May 15, 2012 - Tuesday of the Sixth Week of Easter

Acts 16:22-34
Psalm 138:1-3, 7-8
John 16:5-11

We know that our relationship with God is found in prayer and in contemplating his creation, but it would be nice if it were more tangible, like in our readings today: the relationship that the apostles had with Jesus sitting at table with him; the relationship that Paul and Silas had with God so that when they were in prison an earthquake came and opened the doors; the relationship that Jesus is talking about with the Holy Spirit whom he will send, who will be our advocate.

We must not get a false idea though. Paul and Silas were beaten and wounded and locked up before God came to the rescue. The apostles were close to Jesus, but they had to suffer through his leaving them, even those who ran away suffered fear and doubt. Mary herself, who had a relationship with God that we could never fathom, suffered greatly because of her son.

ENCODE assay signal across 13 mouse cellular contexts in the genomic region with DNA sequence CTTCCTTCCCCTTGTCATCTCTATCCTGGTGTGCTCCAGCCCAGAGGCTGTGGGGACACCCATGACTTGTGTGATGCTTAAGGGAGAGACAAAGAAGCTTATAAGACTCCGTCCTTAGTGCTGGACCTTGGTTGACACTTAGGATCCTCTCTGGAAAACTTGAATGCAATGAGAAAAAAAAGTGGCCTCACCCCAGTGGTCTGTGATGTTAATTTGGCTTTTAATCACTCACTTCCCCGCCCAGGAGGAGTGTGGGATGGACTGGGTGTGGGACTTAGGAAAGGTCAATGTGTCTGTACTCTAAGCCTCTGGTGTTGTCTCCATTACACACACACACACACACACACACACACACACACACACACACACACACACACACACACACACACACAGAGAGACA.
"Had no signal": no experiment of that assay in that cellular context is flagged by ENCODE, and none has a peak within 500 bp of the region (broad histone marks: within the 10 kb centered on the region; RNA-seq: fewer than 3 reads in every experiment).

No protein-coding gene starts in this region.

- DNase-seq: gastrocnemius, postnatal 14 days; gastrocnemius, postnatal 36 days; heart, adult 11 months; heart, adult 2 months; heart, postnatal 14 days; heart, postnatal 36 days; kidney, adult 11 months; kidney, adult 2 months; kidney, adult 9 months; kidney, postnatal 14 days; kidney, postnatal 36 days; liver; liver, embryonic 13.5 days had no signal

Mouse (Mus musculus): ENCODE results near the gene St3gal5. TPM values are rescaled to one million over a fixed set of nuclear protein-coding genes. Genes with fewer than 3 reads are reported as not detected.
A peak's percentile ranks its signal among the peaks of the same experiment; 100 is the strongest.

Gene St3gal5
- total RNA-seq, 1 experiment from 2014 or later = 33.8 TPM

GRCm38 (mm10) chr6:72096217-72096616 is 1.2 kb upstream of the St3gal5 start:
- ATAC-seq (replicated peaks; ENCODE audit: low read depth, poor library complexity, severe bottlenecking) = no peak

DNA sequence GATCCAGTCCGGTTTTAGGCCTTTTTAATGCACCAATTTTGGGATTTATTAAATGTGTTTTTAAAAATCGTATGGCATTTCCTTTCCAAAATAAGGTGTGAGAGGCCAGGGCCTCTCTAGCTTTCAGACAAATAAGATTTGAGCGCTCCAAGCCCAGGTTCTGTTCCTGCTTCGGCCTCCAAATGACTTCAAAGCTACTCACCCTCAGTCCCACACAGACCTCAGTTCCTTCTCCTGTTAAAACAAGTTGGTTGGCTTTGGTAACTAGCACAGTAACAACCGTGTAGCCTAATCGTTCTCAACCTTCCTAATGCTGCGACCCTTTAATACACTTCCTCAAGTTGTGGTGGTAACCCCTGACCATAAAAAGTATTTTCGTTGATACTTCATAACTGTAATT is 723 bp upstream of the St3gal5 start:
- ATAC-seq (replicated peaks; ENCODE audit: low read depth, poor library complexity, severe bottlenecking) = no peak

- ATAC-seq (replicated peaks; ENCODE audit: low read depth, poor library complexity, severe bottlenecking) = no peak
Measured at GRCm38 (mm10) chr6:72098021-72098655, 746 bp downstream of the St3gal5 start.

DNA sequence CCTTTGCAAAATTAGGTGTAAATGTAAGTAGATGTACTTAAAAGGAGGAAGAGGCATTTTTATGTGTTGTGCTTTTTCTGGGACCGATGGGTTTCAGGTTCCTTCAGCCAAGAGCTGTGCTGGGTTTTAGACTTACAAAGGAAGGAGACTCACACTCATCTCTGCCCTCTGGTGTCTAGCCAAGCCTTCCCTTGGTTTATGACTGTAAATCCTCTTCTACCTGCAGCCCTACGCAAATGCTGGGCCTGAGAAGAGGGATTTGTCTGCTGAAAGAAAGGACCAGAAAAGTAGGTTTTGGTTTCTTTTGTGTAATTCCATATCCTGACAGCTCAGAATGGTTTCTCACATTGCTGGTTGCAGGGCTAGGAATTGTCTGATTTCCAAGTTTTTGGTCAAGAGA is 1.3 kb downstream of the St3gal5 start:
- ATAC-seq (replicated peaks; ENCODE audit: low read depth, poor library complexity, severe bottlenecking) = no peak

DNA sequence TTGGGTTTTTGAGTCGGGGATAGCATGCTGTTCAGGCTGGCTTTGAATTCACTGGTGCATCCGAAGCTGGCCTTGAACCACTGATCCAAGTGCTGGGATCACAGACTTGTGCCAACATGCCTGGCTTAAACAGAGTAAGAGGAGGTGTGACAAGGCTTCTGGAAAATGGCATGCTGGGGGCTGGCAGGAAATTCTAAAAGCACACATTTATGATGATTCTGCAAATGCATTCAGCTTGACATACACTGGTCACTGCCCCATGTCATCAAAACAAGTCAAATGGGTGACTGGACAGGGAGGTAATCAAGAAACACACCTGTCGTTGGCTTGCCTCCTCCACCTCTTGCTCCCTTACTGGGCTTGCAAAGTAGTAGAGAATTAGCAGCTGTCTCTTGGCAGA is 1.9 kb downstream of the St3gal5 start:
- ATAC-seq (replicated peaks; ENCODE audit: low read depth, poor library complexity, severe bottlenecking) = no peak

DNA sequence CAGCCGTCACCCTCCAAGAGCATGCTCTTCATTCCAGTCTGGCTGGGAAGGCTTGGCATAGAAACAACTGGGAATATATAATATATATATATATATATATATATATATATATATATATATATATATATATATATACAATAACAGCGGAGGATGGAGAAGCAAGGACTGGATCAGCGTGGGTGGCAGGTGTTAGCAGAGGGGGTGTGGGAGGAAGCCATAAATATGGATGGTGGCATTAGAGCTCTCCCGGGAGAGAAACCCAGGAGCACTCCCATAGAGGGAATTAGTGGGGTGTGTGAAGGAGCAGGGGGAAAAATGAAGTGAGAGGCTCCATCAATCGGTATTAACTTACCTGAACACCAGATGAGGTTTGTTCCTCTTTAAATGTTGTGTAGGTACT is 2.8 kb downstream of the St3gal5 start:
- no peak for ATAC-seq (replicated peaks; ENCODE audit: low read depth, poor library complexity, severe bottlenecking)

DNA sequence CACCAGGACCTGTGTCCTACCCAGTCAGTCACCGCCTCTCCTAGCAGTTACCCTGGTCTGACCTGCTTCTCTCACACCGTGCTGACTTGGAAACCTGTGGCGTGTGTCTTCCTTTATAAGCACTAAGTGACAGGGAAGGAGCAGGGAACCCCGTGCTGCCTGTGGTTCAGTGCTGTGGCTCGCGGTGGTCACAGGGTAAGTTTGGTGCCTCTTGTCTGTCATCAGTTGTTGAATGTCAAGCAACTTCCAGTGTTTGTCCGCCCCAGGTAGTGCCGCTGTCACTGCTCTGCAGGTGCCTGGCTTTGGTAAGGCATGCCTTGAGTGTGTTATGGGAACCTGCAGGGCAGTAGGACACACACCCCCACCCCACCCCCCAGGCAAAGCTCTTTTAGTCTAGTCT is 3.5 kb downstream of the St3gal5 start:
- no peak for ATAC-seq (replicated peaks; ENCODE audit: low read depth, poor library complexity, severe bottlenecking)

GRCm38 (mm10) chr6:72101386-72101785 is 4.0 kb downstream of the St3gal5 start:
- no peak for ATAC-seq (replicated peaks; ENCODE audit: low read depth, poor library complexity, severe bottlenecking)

Even in Eden man's relationship with God was distant. It is written that God would visit Adam each evening, but he was alone all day. God said to that it was not good that man should be alone so he created woman, Eve, to be with Adam. Still the question remains: why did God not just spend more time with Adam? It is not as if he is busy. If God had been visibly present next to Eve, would it have been possible for her to reach out and take the wrong fruit?

We do not have daily visits from God every evening anymore. And we do not get to follow Jesus wherever he goes anymore. And our relationship with the Holy Spirit is not one of constantly felt encouragement. We know and sympathize with the cry of Jesus from the cross “My God, My God, why have you forsaken me?” Not only in distress, but pretty much every moment of every day we feel the fact that God is not present to us as we wish he would be.

Some versions of Christianity attract people with the promise that God will be present in their lives if only they would sing a certain way or pray like this but the feeling never lasts. That is what heaven is: the perfect and constant sense of God's presence, and we cannot have heaven here on earth. Here on earth we are left reaching, stretching, grasping, for something out of reach. That is fine. The thing is to keep reaching, to keep stretching forward. Never fill that desire with the lesser things of earth in such a way as to forget that it is really a desire for heaven, a desire for God.